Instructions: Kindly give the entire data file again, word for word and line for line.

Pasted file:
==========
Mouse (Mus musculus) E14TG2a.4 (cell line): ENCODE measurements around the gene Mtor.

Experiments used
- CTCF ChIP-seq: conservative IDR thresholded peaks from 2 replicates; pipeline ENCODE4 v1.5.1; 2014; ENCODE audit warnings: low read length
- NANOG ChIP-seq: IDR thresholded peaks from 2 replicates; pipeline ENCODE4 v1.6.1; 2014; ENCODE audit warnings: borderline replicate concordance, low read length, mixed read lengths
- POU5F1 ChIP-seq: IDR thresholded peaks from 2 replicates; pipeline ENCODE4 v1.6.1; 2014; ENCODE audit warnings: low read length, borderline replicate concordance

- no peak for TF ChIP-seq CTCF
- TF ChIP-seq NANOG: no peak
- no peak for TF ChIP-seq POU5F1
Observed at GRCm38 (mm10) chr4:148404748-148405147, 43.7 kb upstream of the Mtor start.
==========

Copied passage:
Mouse (Mus musculus) E14TG2a.4 (cell line): ENCODE measurements around the gene Mtor.

Experiments used
- CTCF ChIP-seq: conservative IDR thresholded peaks from 2 replicates; pipeline ENCODE4 v1.5.1; 2014; ENCODE audit warnings: low read length
- NANOG ChIP-seq: IDR thresholded peaks from 2 replicates; pipeline ENCODE4 v1.6.1; 2014; ENCODE audit warnings: borderline replicate concordance, low read length, mixed read lengths
- POU5F1 ChIP-seq: IDR thresholded peaks from 2 replicates; pipeline ENCODE4 v1.6.1; 2014; ENCODE audit warnings: low read length, borderline replicate concordance

- no peak for TF ChIP-seq CTCF
- TF ChIP-seq NANOG: no peak
- no peak for TF ChIP-seq POU5F1
Observed at GRCm38 (mm10) chr4:148404748-148405147, 43.7 kb upstream of the Mtor start.